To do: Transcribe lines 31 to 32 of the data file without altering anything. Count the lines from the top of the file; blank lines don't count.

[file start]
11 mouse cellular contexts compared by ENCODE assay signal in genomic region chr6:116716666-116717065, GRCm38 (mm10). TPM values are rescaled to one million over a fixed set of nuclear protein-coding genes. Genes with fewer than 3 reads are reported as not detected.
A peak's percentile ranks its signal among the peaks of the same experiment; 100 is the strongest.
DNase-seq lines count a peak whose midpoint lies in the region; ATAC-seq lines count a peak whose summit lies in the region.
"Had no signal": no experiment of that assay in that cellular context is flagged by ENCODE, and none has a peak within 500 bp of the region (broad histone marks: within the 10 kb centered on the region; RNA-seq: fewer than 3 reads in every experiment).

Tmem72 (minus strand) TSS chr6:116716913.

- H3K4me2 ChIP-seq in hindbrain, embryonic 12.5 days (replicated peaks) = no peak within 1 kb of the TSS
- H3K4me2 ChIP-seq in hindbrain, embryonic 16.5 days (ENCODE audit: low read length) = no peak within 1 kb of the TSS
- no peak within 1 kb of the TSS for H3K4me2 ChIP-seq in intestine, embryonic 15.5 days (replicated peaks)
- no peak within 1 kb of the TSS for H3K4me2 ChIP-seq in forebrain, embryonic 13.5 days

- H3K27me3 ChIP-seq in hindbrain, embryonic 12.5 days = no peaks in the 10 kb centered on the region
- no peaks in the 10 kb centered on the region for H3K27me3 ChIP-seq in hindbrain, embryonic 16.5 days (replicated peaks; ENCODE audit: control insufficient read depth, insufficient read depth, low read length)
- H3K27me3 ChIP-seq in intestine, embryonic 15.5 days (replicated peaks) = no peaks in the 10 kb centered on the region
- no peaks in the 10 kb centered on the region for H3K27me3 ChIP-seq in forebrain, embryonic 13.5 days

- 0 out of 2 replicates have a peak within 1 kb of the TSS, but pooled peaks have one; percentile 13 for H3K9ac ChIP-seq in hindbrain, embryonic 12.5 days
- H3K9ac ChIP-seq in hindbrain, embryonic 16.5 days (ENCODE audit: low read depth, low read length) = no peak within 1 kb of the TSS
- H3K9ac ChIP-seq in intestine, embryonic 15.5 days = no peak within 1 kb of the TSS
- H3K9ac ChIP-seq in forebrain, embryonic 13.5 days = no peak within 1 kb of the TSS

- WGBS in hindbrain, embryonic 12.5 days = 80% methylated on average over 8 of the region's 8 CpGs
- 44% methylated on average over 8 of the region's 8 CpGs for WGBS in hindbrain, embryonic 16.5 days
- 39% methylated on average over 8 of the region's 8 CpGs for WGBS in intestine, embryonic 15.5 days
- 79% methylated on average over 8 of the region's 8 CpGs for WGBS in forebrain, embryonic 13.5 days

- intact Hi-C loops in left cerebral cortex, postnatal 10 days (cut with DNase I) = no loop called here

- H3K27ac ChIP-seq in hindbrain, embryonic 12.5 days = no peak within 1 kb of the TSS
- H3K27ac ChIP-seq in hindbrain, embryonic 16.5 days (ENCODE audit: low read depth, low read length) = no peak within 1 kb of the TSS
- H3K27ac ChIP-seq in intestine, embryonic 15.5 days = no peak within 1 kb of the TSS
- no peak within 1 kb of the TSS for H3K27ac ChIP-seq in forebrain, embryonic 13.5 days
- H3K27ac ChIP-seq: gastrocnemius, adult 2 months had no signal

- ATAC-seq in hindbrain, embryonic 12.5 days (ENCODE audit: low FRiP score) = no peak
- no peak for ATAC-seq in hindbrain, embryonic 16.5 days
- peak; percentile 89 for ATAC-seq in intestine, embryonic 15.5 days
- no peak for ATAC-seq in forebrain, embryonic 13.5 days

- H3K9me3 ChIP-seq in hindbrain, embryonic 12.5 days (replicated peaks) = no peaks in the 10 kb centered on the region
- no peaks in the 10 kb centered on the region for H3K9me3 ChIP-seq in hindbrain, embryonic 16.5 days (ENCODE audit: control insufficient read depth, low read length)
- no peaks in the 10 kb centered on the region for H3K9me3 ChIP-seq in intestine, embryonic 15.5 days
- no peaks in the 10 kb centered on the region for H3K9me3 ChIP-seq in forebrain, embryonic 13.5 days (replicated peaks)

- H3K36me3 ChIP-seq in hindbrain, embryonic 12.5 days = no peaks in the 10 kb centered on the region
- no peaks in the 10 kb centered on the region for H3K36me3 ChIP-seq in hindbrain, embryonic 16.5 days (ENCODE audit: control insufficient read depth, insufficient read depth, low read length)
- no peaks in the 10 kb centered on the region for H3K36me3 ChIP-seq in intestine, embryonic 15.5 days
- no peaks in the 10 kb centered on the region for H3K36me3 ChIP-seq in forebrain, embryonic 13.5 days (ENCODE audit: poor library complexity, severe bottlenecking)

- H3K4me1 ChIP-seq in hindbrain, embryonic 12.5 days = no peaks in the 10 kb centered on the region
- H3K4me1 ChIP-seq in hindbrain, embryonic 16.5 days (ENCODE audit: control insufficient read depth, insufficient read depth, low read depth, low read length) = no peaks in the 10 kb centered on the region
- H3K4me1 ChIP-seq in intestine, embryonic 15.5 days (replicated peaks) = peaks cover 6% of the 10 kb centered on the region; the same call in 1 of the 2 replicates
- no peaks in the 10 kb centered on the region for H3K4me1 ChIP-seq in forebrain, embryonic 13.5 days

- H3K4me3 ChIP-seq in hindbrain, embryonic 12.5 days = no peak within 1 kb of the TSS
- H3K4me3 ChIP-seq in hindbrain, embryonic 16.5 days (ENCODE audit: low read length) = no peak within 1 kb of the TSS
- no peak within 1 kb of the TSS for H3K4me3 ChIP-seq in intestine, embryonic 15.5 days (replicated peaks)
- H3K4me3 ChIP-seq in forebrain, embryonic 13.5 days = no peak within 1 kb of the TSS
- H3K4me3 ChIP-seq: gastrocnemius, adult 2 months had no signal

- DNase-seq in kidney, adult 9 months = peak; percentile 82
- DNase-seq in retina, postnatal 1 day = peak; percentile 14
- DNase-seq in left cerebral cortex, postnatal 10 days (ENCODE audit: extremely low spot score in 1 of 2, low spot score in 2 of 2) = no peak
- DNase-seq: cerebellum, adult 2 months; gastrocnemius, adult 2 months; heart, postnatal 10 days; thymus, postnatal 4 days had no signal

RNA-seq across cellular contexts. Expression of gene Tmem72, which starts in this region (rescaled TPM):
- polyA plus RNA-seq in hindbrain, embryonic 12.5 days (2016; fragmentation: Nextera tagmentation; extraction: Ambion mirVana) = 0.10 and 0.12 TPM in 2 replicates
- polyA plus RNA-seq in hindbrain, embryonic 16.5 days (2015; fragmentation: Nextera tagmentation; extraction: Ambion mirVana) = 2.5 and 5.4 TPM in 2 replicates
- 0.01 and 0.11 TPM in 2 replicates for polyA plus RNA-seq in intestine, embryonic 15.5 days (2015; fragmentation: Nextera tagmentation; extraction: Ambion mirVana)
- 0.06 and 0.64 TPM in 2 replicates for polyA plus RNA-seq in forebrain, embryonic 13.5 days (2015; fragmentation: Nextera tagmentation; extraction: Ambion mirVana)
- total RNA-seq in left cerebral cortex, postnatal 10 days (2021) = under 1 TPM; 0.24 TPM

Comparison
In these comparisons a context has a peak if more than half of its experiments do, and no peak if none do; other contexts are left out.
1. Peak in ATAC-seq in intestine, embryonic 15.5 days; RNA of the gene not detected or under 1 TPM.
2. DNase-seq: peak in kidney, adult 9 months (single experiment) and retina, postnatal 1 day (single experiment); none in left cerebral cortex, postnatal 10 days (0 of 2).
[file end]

- no peak for ATAC-seq in forebrain, embryonic 13.5 days

- H3K9me3 ChIP-seq in hindbrain, embryonic 12.5 days (replicated peaks) = no peaks in the 10 kb centered on the region